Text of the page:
BC Wildfire Service stepped up the attack on several lightning-caused fires in the West Kootenay Wednesday, sending in aerial assaults in an effort to halt the progress in the Southeast Fire Centre.
As many as seven fires continue to burn in the Slocan Valley near Winlaw following Monday’s thunder and lightning storm that passes through the region.
Wednesday, four ConAir Fire Boss planes could be seen from Highway 6 scooping up water from Slocan Lake before travelling back to drop 800 or so gallons of aqua on fires in the valley.
Helicopters with buckets of water could also be seen making round trips to fires located in the mountains after scooping water from Slocan River.
Airy Creek, Talbot Creek, Hird Creek and Trozzo Creek, all near Winlaw, are listed as "out of control" on the BC Wildfire Interactive Map, with the Talbot Creek fire the largest, which ballooned to 75 hectares overnight.
Mount Flynn fire up Koch Creek, the Perrys-Draw Creek fire and Watson Creek fire are now listed as under control.
All fires were caused by lightning.
North of Nelson, the Woodbury Creek fire near Kokanee Glacier increased in size Wednesday to 480 hectares.
Plumes of smoke could be seen rising above Kokanee Glacier from Nelson Wednesday afternoon.
The Woobury Creek fire, started by lightning Saturday, is the largest fire in the Nelson area.
RDKB continues evacuation alert near Beaverdell
Meanwhile the Regional District of Kootenay Boundary has continued its evacuation alert continues for approximately 110 people or 44 properties for now in the Boulder Road area four kilometres north of Beaverdell as BC Wildfire crews, heavy equipment and aircraft continue to work to contain the Solomon Mountain Wildfire - N61276 – which has burned 17.5 hectares.
The RDKB said these evacuation alerts mean residents must be ready to leave at a moment’s notice and could be followed by immediate orders to evacuate should conditions worsen or could be rescinded if conditions improve.
The BC Wildfire Service said crews are on-site at the Solomon Mountain Wildfire with the support of aerial resources and heavy equipment as required. The local fire department continues to provide support.
The BC Wildfire Service said there are three helicopters are being utilized to monitor and perform water bucketing as required to cool the fire and limit spread in support of crews on the ground.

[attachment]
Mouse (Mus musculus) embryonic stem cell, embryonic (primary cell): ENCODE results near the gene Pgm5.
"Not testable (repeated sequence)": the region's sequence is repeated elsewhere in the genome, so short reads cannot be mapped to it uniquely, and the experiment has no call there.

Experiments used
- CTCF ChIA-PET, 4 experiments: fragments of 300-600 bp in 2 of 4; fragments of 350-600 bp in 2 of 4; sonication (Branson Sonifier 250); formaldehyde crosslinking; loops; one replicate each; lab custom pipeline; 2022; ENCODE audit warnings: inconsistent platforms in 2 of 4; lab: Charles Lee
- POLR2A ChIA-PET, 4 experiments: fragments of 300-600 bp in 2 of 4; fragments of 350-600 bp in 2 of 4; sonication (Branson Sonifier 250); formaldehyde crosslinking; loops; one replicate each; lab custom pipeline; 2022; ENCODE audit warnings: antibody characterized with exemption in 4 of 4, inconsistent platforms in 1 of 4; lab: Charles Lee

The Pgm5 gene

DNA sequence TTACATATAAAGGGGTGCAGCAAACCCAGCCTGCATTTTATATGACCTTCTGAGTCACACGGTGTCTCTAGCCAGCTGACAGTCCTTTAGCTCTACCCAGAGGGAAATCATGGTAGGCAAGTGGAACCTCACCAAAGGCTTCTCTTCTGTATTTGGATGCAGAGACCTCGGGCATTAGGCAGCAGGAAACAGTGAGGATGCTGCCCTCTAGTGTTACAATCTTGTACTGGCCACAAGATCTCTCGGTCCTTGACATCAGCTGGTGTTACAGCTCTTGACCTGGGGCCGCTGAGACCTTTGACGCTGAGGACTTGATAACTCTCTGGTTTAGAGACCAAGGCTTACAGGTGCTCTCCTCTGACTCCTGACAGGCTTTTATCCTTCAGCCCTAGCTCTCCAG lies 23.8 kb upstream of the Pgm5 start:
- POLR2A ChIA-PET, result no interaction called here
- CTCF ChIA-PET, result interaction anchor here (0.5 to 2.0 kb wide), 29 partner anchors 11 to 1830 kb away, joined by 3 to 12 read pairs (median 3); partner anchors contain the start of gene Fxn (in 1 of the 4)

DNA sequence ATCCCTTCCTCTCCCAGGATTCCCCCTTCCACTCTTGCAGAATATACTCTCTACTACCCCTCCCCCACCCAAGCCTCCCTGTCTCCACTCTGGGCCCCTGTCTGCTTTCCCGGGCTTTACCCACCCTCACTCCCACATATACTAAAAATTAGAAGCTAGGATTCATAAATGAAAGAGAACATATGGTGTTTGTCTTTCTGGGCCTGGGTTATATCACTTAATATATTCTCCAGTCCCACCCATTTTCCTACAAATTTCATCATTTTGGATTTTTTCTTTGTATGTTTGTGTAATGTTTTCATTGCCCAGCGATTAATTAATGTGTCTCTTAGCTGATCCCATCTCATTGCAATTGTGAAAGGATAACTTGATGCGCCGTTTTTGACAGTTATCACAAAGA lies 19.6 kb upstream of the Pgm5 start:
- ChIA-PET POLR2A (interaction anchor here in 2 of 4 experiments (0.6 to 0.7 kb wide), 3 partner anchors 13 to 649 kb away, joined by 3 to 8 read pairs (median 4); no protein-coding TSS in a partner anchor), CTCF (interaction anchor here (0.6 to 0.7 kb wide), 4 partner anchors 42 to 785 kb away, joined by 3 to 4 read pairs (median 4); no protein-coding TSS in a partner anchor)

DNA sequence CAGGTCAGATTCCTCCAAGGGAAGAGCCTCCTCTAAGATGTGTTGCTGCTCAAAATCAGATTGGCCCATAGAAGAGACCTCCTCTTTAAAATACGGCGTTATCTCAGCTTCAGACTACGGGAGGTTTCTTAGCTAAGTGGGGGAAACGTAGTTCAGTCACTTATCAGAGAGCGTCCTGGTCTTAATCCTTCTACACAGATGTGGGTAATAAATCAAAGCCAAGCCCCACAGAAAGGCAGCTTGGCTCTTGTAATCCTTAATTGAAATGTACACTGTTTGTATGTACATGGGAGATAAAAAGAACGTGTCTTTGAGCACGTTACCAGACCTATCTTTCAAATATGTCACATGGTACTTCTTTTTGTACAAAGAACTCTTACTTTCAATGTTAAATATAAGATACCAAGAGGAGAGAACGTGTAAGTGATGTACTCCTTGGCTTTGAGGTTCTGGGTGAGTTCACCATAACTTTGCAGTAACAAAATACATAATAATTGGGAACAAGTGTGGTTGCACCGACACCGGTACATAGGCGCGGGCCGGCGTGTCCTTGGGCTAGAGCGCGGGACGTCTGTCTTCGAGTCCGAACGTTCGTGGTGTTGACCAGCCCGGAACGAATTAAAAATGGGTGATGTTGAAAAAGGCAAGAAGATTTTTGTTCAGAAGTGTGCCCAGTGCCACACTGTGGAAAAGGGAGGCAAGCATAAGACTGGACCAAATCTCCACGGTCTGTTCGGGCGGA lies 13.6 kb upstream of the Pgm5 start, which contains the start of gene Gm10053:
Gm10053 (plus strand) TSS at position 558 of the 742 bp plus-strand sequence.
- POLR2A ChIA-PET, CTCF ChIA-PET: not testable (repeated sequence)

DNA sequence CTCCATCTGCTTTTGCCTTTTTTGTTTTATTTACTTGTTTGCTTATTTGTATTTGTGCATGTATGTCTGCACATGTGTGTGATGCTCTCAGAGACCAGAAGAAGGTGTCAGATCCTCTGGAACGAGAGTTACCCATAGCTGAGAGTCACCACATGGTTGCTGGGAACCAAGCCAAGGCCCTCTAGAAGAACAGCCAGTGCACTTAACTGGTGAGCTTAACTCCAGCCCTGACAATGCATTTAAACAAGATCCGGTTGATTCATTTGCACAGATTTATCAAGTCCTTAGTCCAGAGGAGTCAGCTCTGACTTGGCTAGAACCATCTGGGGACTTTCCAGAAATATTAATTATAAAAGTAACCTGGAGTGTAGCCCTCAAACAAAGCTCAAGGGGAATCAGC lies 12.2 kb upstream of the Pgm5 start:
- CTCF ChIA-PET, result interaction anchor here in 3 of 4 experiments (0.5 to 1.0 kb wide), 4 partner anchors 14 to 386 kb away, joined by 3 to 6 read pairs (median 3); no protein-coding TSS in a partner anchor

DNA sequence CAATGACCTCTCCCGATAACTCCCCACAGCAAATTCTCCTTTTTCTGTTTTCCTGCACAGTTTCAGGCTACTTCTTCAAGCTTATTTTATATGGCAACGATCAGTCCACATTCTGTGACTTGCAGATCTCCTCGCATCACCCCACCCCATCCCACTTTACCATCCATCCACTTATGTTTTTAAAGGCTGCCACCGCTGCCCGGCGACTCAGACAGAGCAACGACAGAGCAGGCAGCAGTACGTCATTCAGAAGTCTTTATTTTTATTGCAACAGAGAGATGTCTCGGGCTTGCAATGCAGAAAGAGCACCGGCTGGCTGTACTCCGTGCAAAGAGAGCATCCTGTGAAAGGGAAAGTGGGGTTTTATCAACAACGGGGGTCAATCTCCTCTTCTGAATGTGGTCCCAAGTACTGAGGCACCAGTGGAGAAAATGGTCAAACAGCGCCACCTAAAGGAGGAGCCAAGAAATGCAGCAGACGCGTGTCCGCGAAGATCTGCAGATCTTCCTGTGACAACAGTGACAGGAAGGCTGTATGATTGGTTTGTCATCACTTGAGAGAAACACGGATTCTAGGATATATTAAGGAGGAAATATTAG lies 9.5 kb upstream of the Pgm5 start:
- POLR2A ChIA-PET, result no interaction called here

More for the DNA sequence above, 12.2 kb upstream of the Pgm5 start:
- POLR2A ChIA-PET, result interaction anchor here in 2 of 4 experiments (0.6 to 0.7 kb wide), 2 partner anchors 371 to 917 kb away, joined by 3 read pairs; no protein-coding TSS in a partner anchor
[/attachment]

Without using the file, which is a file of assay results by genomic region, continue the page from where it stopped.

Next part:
Heavy equipment is being utilized to establish a machine guard, which is a containment line constructed by the front blade of a dozer, to support containment.
The BC Wildfire Service said good progress is being made on the priority flanks at this time.
Evacuation Order near Canal Flats
Also in the Southeast Fire Centre, several homes and recreational sites in the East Kootenay region of B.C. have been ordered to evacuate because of the Doctor Creek wildfire burning 25 kilometres southwest of Canal Flats.
The Regional District of East Kootenay issued an evacuation order Wednesday for properties west of Canal Flats after the Doctor Creek fire increased in size to 400 hectares.
However, the BC Wildfire Service said the fire is expected to grow as more accurate mapping becomes available.
A 20-person crew is currently on the ground fighting the Doctor Creek fire with additional equipment on its way.
The RDEK said there is an "immediate danger to life [and] safety" because of the Doctor Creek wildfire burning 25 kilometres southwest of Canal Flats.
The fire was discovered Tuesday and was last estimated at 400 hectares in size, but the B.C. Wildfire Service says the estimated size is expected to grow as more accurate mapping becomes available.
Environment Canada is calling for continued hot weather in the Nelson area, with temperatures in the high 20s or low 30s for the next few days.
The same is expected for the East Kootenay as the hot dry weather continues.
One of the four ConAir Fire Boss planes could be seen from Highway 6 scooping up water from Slocan Lake. — The Nelson Daily photo